The GDS youth climate publication 1.5 Degrees, produced by several of the same students working on the ETF's education subcommittee, continues to put a spotlight on current issues and stories from the climate crisis, especially to highlight young voices and educate other young people. You can see their work online at www.1point5news.org, including content from their February newsletter.
In addition to her GDS internship, Abby (along with Ana Gunther ’19) also worked this fall/winter as an intern with Boyer Sudduth, an environmental consulting firm specializing in sustainable solutions for schools and businesses. Her work there as well as her perspective as an alumna gave her much to be hopeful about. “I’ve loved working with the ETF to further GDS’s sustainability goals,” she said. “The ETF has worked tirelessly to engrain environmentalism into every fiber of the school. The group has worked across divisions to show that sustainability is important in every part of GDS—from the curriculum, to our food services, to how we talk about social justice. Honestly, it’s really beautiful how the ETF has grown step by step and person by person; the ETF has made institutional changes because each ETF member has acted on a love for our community and world.”
While many projects are still in planning stages, including mural projects and an environmental justice week, the group has made headway despite the pandemic. The ETF also welcomes new voices and new members to join. Contact any of the leaders or members mentioned below.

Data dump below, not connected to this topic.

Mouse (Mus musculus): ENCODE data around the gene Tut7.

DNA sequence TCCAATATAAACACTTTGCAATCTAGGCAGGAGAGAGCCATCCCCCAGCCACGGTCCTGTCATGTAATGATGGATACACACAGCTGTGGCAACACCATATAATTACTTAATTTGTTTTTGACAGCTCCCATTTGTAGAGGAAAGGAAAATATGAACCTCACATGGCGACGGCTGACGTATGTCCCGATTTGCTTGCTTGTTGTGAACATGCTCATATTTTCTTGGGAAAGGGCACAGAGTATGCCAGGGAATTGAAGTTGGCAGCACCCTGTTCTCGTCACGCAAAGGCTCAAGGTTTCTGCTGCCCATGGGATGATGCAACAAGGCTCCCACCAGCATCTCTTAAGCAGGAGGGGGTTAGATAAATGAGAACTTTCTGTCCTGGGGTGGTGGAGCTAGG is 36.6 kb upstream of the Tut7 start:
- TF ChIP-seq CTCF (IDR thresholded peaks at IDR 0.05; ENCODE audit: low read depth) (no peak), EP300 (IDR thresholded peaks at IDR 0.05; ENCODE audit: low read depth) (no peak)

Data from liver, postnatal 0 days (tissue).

“All in all,” the group’s mission concludes, “the Environmental Task Force strives to make GDS a more sustainable and environmentally conscious space, collaborating with commitment, compassion, self-awareness, and imagination.”
“Our members are so awesome,” Caleigh said. “We need that kind of creativity to make GDS a more sustainable and just institution, and to make the world a more sustainable and just place. The ETF has so much work to do. And we’re just one group within one school within one country. But we have to start somewhere. The ETF brings me a great deal of hope.”
Current student leaders and membership
Caleigh Vergeer ’21
Evan Bianchi ‘21
Harrison Lundy ’21
Abby Murphy ’20
Waste team: Camilla Salwen ’21, EJ Joseph ’21, Claire Cooper ’22, Luke Cohen ’23, Sophie Axelrod ’22, Corbin Buchwald ‘21
Education team: Deepa Bhargava ’23, Bryce Savoy ’21, Asha Adiga-Biro ’23, Sadie Foer ’23
Food team: Emily Scarrow ’21, Nadine Ameer ’21, Annabel Williams ’22, Amelie Beck ’21
Air Quality Infrastructure team: Maggie Hacker ’21, Ben Adomaitis ’21, Noah Abramson ’21, Aiden Banerjee ’21
Athletics/health team: Asha Adiga-Biro ’23, Deepa Bhargava ’23, Katie Young ’23, Elsa Cutler ’23, Julie Steele ’22
Publication: Sadie Foer ’23, Tabitha Lynn ’21, Deepa Bhargava ’23
Faculty Advisors: C.A. Pilling, Chris Oster, Leigh Tait, Bobby Asher
LMS connections: Jana Rupp, Kathleen Dawson
Transportation and dining connections: Noah Hansen and Alex Buc